Robots and Carts:
Perhaps one of the first images that comes to mind for telehealth is the video enabled cart or robot. This category of solution basically upgrades the virtual (video) visit by giving the remote practitioner mobility and some diagnostic tools.
Software, Services, Platforms and Networks:
With all of this data being collected, and all of these patients meeting their practitioners over video, the software supporting these interactions have to become more and more sophisticated. The video must be reliable and high quality. Advanced networking and data management is crucial, whether we are talking about connecting a patient for an immediate video consult over the web, or collecting the audio from a stethoscope via bluetooth and recording it to that patient’s file.
- Advanced ICU Care
- Doctor On Demand
- Vivify Health
Some of the larger presences at the show do all of the above. From building their own robots and devices, to supporting their own underlying services.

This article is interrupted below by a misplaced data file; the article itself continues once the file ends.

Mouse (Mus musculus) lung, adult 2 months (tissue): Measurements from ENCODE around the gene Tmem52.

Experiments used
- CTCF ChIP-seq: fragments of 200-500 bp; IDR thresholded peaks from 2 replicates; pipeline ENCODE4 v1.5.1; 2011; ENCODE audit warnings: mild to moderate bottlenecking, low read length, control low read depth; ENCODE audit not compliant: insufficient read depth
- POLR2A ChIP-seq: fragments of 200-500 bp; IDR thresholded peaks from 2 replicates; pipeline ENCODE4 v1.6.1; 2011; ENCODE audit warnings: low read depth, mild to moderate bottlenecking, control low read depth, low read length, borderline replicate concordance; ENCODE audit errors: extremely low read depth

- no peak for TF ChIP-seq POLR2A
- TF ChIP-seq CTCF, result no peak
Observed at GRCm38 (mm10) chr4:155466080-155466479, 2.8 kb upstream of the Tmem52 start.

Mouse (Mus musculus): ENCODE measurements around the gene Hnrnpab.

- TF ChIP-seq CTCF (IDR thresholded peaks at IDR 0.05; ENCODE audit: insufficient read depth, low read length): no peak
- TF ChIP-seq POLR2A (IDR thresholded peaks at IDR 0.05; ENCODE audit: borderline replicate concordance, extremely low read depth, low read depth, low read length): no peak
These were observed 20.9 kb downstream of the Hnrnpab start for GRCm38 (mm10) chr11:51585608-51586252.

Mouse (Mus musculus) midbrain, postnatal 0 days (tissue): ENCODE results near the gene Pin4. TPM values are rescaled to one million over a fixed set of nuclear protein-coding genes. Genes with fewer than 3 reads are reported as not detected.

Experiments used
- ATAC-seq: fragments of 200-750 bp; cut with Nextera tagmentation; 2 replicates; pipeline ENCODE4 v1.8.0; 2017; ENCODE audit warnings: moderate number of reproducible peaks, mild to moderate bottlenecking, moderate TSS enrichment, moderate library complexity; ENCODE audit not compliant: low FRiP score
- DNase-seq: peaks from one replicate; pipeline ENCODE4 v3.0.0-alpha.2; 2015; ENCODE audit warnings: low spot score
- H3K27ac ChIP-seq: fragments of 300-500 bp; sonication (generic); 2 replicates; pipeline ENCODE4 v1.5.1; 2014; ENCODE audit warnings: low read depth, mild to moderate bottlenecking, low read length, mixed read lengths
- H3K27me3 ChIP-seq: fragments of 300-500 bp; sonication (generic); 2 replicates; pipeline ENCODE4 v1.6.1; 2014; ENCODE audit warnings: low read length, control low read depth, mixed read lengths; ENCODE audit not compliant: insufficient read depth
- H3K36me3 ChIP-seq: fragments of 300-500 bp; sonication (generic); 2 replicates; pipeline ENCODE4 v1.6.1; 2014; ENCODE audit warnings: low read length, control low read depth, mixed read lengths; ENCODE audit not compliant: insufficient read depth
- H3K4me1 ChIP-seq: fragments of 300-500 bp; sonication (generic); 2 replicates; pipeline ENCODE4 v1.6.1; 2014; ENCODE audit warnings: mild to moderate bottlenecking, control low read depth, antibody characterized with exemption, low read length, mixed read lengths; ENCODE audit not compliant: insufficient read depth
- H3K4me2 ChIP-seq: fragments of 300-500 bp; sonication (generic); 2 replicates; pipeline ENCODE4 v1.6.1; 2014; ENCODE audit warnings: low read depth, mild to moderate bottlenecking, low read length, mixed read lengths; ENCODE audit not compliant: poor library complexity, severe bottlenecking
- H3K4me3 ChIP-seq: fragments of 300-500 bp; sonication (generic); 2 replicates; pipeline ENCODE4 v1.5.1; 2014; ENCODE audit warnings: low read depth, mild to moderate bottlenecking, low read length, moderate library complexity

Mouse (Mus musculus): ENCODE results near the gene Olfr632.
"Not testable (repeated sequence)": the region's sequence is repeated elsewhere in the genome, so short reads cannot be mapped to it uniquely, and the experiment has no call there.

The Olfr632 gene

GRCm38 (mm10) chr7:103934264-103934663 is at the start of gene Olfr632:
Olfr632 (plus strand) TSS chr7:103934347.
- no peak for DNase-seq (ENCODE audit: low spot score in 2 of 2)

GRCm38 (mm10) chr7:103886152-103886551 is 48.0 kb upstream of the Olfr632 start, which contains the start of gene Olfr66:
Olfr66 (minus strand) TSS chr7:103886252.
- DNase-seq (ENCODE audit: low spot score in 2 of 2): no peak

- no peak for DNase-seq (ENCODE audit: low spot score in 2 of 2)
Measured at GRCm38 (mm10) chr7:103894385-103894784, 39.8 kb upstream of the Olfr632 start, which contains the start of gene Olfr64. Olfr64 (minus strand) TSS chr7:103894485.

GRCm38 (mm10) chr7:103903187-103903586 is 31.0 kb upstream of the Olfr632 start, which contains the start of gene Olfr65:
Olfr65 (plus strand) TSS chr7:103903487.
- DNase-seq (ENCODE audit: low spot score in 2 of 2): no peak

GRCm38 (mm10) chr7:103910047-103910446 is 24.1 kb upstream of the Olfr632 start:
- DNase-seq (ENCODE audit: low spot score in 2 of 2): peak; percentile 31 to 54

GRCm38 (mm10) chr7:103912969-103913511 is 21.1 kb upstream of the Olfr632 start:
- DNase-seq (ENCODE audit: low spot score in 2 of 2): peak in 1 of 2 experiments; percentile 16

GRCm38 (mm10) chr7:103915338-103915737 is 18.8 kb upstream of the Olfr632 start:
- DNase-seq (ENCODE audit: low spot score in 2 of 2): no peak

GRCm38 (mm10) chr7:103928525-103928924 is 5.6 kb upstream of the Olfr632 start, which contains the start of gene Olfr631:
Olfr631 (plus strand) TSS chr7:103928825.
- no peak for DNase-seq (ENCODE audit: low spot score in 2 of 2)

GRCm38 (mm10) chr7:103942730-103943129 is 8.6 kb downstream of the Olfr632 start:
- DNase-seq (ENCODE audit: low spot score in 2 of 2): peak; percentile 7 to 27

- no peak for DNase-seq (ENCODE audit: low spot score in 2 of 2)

In my opinion, one of the highlights of the event was the Simulation Showcase. Please see this release for full details on the program and its sponsors. Basically, there were four areas mocked up to look like a typical ER room, ICU, assisted living space, and doctor’s office. Then, actors went from area to area, role-playing a couple going through typical healthcare situations (getting sick on vacation, etc.), and using telehealth solutions to get treatment that might not otherwise be available. While the demos at the booths in general were certainly convincing, seeing these solutions used in their full context in this simulation really made a powerful case for their value and readiness for mass deployments.